How To Use Obituaries in Your Genealogical Search

Aug 19

Finding detailed information about specific ancestors is one of the most challenging aspects of genealogical research. When you’re dealing with recent generations of ancestors, one of the most illuminating records that you can access is an obituary. Obituaries are often written by loved ones, or by professional journalists after interviewing the deceased’s family or friends. These documents may contain numerous details that streamlines your research, as well as anecdotes that bring an ancestor’s personality to life. Here’s a closer look at how researchers use obituaries in the genealogical research process, and a list of resources to help you track them down.

Why obituaries are helpful

Obituaries are typically published in newspapers after the death of an individual. Obituaries contain information such as full name, birth date, death date, locations, and the names of surviving family members. It may also contain additional details like place of birth, immigration status, military service, fraternal organization affiliations, and much more. It’s a genealogist’s dream to access these data points in one consolidated form, often related by the deceased’s closest kin or friends. Obituaries can help you focus in on your future research, developing hypotheses on specific areas for further inquiry.

A note of caution

It’s important to fact-check what you read in obituaries. Bereaved families may be relying on family lore, spotty records, and other unreliable sources when pulling together information. Details can become confused during the painful period following the death of a loved one. When relatives passed on who lived in times or locations without good record keeping, in many cases exact dates of birth were unknown. In other cases, the specificity of details might be unclear. For example, an obituary might report that an ancestor was born in London, England, but in truth they were born in one of the hundreds of villages in the immediate vicinity.

Sometimes, family legends may obscure someone’s true origins such as focusing on a Native American ancestry claim that’s unsubstantiated. Obituaries can be helpful documents. But it’s important to remember that these are not primary records. Instead, they rely on fallible human memory. Your research will benefit if you treat obituaries as a reference, and then work to verify each data point in the document.

Strategies for tracking down obituaries

Finding obituaries isn’t always easy. It depends upon where and when your ancestor died, as well as their status, profession, and even religious affiliations in their community. What follows are some helpful resources to begin your search.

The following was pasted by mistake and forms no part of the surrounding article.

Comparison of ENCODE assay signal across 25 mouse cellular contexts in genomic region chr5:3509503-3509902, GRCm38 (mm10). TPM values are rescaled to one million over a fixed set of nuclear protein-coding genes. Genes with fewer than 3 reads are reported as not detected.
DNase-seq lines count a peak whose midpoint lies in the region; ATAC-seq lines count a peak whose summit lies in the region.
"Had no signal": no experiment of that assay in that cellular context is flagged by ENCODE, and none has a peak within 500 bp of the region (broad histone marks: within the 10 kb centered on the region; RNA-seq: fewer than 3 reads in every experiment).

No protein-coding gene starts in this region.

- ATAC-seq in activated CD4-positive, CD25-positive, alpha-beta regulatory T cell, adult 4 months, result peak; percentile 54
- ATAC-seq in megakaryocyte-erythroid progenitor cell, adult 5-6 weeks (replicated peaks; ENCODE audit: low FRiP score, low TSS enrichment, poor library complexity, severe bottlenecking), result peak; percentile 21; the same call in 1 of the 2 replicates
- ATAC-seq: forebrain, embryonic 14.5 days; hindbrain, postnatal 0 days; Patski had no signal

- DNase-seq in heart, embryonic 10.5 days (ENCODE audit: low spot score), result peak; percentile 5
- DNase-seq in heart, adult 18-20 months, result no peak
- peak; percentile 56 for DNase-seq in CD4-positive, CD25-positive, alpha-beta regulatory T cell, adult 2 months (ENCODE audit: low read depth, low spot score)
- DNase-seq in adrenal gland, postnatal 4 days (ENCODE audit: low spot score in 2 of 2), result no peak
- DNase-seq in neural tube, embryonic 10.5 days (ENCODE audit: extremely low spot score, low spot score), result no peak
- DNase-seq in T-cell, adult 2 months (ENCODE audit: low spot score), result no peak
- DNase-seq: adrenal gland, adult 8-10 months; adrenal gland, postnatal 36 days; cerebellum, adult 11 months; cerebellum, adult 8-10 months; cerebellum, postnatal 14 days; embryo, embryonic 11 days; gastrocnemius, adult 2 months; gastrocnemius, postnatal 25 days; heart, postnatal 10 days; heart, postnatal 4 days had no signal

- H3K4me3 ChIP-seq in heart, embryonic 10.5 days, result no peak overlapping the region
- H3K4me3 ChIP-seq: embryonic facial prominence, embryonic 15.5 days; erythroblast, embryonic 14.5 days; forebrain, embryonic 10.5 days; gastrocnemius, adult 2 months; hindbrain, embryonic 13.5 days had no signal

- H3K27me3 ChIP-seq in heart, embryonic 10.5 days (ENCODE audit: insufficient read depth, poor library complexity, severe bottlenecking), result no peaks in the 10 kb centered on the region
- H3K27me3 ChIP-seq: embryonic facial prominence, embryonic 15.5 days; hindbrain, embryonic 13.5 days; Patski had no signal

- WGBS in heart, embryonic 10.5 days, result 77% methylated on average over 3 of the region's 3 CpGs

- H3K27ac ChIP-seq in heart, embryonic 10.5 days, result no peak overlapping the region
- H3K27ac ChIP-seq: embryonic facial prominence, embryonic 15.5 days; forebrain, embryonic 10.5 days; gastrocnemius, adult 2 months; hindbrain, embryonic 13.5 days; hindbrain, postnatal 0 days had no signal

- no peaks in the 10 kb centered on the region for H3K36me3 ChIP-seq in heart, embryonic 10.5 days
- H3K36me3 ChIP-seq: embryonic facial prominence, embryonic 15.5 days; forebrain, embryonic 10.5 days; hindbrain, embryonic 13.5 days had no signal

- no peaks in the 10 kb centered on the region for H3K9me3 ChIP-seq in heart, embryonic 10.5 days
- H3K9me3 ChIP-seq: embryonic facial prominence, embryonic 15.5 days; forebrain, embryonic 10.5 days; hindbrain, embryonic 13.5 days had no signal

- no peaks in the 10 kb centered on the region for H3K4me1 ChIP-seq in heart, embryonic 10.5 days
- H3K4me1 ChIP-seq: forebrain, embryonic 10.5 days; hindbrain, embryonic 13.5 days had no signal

ProQuest Historical Newspapers Database: The ProQuest database has digitized the archives of large newspapers such as The New York Times, The Christian Science Monitor, The Los Angeles Times, and papers of similar caliber. Your local or state library may offer access to this database. You’ll have the best luck if your ancestors lived in an urban area and were affluent or prominent in some way, as these newspapers typically charged a fee to run death notices.

Chronicling America: Chronicling America is a project of the National Endowment of the Humanities and the Library of Congress to digitize more than 7 million small-town American newspapers. Editions of newspapers are constantly being added. The U.S. Newspaper Directory is particularly helpful.

Ethnic NewsWatch: Ethnic newspapers may have obituaries for specific community members not featured in general publications. If your ancestor died after 1990, Ethnic NewsWatch offers a searchable database. Ethnic Newswatch: History covers from 1958 – 1989. Access to these databases may be available at your local library or through your state library system.

Individual newspaper databases: In some cases, newspapers and publications have chosen to digitize their own collections. For example, the Times of London has made their archives from 1785 – 2008 available online. Check to see if area newspapers have handled their own digitization efforts.

Subscription sites: Many subscription products offer access to collections of obituaries. One of the most extensive is GenealogyBank, which offers “modern” obituaries from the 1970s and historic American ones dating from the 1690s. and similar programs also have access to these documents.

Other resources: If your online searches are turning up dry in specialized databases, there are a few more directions that you can take. One is to search the Google News Archive, which digitized a large number of newspapers before abandoning the project. Another is to search state and county Death Indexes and obituary indexes. Finally, consider visiting the local library or town hall where your ancestor resided. Their obituary may be available on microfiche or through a locally searchable database.

Do you need assistance finding obituaries or other death records in your genealogical research? Contact us today at Price & Associates to arrange for a personalized consultation to discuss your project and how our experienced team of genealogists can help.